In side-by-side comparisons, the Surface RT suffers from a tangible degree of pixel blur, whereas the iPad makes all content look like a continuous-tone photographic print. The difference in resolution is particularly noticeable in text rendering, despite Microsoft's use of ClearType (a technology that enlists a display's subpixels to smooth out character edges) and optical bonding (a manufacturing process that provides for greater visual clarity and reduces screen reflection).

That said, within the context of the greater tablet market, the Surface RT's display is actually quite nice. With a 16:9 aspect ratio, the 10.6-inch screen provides an HD video window that's 42 percent larger than what you'll see on the iPad's 4:3, 9.7-inch display. The Surface's widescreen proportions also accommodate Windows' new "snap screen" multitasking feature, which lets you run two apps side by side.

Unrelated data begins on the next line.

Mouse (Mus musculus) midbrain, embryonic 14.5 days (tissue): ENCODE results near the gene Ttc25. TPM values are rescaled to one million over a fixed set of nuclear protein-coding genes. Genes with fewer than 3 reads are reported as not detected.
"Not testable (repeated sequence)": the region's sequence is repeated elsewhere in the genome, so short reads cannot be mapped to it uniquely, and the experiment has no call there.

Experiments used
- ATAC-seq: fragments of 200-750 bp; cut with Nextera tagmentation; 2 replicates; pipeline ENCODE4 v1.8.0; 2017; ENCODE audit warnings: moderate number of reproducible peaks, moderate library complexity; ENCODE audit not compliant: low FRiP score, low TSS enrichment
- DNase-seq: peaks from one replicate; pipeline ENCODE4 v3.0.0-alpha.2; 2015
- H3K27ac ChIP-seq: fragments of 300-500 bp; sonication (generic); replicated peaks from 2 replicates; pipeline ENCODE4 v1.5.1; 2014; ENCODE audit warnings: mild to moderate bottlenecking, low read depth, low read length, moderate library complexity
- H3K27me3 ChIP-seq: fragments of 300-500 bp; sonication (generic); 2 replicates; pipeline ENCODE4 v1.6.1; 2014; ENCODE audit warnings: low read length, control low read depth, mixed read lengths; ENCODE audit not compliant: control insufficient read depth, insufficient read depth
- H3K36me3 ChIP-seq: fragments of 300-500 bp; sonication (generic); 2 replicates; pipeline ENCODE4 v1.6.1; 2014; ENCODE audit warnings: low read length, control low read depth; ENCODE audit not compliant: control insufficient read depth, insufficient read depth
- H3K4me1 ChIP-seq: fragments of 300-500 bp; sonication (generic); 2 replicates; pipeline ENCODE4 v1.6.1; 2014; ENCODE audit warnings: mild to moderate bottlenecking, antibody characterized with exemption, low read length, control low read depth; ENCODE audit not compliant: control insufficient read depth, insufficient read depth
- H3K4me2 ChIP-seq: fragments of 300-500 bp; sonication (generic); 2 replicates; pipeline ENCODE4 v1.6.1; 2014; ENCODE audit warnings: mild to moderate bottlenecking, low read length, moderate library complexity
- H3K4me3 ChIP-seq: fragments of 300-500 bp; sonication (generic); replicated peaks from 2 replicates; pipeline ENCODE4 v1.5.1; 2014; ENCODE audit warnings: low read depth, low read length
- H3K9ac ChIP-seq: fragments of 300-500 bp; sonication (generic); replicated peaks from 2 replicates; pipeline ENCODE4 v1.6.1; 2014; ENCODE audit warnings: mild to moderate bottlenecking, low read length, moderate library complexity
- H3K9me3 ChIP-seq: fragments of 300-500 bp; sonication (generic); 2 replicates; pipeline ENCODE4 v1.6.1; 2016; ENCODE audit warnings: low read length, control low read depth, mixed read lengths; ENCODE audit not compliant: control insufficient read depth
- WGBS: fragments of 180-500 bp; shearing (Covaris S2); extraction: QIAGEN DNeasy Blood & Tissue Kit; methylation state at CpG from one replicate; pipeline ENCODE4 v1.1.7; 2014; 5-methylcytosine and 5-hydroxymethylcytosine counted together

As for color reproduction, the Surface RT screen doesn't quite have the richness and accuracy of the iPad, but this drawback is noticeable only during A/B comparisons, and I don't think it's a big problem for Microsoft. The company is positioning Surface RT as a consumer-grade tablet that's great for the more pedestrian aspects of productivity: writing long email messages, setting up monthly calendars, creating documents in Word and Excel, that sort of thing. I would never use Surface RT for serious image editing, and that's just fine since the tablet currently doesn't support any apps for serious image editing (though that's a problem in and of itself).

At a Glance
  • Surface RT is packed with productivity potential, and finds a certain measure of success in reinventing the tablet form factor. But its hardware isn't perfect, and its Windows RT operating system lacks flexibility and app support.


    • Inspired industrial design; nifty kickstand and keyboard options
    • Fun, fluid, powerful touch gestures
    • Delivers legit Microsoft Office support--on a tablet, no less!


    • Display isn't world-class
    • Windows RT is the hobbled alternative to Windows 8